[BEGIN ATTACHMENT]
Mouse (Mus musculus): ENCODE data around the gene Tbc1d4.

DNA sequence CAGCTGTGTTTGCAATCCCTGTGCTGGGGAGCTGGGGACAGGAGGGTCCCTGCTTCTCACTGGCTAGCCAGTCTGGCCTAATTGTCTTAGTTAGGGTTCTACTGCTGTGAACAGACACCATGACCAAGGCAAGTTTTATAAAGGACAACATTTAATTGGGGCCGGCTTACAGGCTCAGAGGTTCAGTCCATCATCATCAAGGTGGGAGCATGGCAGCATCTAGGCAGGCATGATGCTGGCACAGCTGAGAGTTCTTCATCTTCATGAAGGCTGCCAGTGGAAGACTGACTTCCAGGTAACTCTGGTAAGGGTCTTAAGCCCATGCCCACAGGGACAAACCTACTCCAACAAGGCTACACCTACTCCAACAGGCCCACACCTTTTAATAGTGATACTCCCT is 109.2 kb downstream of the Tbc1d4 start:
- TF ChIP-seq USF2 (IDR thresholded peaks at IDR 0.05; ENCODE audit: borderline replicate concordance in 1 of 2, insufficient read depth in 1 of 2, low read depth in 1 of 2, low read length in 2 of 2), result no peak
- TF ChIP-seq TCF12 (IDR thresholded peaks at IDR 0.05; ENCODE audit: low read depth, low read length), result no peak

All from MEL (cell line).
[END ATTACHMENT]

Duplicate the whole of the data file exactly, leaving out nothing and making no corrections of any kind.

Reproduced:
Mouse (Mus musculus): ENCODE data around the gene Tbc1d4.

DNA sequence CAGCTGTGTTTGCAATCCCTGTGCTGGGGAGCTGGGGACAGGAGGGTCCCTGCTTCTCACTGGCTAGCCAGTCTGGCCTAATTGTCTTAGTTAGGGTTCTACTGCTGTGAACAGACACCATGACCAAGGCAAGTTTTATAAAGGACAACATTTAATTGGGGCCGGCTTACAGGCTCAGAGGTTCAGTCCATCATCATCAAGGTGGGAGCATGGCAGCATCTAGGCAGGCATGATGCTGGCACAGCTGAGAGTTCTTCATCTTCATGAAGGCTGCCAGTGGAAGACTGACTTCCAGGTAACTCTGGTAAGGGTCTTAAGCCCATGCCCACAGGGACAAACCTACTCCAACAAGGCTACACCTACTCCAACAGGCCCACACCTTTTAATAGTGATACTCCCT is 109.2 kb downstream of the Tbc1d4 start:
- TF ChIP-seq USF2 (IDR thresholded peaks at IDR 0.05; ENCODE audit: borderline replicate concordance in 1 of 2, insufficient read depth in 1 of 2, low read depth in 1 of 2, low read length in 2 of 2), result no peak
- TF ChIP-seq TCF12 (IDR thresholded peaks at IDR 0.05; ENCODE audit: low read depth, low read length), result no peak

All from MEL (cell line).